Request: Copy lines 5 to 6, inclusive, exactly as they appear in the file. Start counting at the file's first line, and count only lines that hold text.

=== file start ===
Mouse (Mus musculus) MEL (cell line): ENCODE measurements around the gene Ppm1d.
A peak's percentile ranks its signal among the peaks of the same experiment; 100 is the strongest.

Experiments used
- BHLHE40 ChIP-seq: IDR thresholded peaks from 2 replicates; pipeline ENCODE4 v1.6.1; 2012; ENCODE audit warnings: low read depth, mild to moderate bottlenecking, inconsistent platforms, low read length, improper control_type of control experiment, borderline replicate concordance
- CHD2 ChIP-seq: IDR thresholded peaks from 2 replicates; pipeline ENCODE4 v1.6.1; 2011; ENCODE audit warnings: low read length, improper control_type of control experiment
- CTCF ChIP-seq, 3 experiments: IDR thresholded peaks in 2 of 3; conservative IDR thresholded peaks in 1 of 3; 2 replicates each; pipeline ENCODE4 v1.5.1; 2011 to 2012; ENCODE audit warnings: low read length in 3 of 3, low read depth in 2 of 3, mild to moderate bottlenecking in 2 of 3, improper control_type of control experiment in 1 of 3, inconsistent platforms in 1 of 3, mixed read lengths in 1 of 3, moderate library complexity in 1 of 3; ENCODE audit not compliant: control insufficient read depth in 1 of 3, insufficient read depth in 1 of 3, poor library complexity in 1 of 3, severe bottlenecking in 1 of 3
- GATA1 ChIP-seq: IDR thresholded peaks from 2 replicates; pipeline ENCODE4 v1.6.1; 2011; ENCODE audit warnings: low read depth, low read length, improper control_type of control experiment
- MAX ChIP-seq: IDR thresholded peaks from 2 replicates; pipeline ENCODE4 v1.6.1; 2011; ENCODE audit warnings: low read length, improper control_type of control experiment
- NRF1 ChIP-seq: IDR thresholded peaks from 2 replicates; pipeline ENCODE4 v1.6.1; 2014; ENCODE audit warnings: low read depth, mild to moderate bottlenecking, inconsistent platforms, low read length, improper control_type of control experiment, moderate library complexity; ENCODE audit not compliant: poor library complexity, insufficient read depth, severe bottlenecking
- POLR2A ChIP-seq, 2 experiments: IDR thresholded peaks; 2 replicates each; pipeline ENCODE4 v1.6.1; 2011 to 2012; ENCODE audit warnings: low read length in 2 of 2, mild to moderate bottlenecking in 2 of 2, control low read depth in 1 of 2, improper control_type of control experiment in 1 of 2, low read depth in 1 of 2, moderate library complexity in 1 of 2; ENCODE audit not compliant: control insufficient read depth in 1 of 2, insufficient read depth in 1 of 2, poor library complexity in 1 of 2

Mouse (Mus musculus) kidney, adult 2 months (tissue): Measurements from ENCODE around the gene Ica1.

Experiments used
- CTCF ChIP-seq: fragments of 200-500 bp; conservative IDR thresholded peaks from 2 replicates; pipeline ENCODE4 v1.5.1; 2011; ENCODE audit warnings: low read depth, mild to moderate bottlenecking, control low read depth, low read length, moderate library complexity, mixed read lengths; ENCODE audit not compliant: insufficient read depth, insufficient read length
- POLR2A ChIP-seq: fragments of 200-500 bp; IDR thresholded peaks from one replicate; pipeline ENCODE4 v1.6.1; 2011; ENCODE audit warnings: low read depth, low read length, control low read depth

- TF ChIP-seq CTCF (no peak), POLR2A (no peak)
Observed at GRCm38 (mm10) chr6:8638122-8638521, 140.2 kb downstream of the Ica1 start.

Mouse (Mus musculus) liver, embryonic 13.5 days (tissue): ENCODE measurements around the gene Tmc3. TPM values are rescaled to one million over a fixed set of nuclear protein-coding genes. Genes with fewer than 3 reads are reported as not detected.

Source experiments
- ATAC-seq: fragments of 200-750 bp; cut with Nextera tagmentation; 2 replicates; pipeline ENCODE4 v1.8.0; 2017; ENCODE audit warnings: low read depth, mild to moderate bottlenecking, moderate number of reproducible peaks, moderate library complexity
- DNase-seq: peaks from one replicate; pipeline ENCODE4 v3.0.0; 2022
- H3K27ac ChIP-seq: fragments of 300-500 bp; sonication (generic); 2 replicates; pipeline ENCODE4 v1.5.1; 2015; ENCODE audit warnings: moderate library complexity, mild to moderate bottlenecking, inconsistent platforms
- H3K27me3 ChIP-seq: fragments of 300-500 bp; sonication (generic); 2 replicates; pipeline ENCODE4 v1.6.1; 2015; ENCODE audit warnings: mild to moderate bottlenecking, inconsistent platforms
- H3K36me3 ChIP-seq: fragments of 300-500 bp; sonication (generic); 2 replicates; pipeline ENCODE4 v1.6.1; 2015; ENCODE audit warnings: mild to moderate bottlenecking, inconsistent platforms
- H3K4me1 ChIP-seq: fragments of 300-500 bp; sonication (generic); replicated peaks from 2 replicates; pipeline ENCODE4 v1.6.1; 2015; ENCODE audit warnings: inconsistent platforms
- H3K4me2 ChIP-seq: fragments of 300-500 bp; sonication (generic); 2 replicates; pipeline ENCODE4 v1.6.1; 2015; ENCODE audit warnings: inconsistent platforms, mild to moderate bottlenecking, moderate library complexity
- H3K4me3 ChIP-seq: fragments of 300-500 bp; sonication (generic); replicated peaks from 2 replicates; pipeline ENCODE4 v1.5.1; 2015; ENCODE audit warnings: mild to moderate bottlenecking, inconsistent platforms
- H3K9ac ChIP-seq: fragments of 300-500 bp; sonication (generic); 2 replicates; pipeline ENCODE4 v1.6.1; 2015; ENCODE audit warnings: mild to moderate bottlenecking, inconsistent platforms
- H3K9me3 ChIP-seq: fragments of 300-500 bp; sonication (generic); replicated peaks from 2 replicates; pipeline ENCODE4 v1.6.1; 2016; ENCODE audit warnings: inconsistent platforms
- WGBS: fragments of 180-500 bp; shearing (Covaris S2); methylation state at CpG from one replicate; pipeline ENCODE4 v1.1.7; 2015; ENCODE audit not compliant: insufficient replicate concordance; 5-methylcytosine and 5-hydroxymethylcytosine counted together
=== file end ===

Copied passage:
- CHD2 ChIP-seq: IDR thresholded peaks from 2 replicates; pipeline ENCODE4 v1.6.1; 2011; ENCODE audit warnings: low read length, improper control_type of control experiment
- CTCF ChIP-seq, 3 experiments: IDR thresholded peaks in 2 of 3; conservative IDR thresholded peaks in 1 of 3; 2 replicates each; pipeline ENCODE4 v1.5.1; 2011 to 2012; ENCODE audit warnings: low read length in 3 of 3, low read depth in 2 of 3, mild to moderate bottlenecking in 2 of 3, improper control_type of control experiment in 1 of 3, inconsistent platforms in 1 of 3, mixed read lengths in 1 of 3, moderate library complexity in 1 of 3; ENCODE audit not compliant: control insufficient read depth in 1 of 3, insufficient read depth in 1 of 3, poor library complexity in 1 of 3, severe bottlenecking in 1 of 3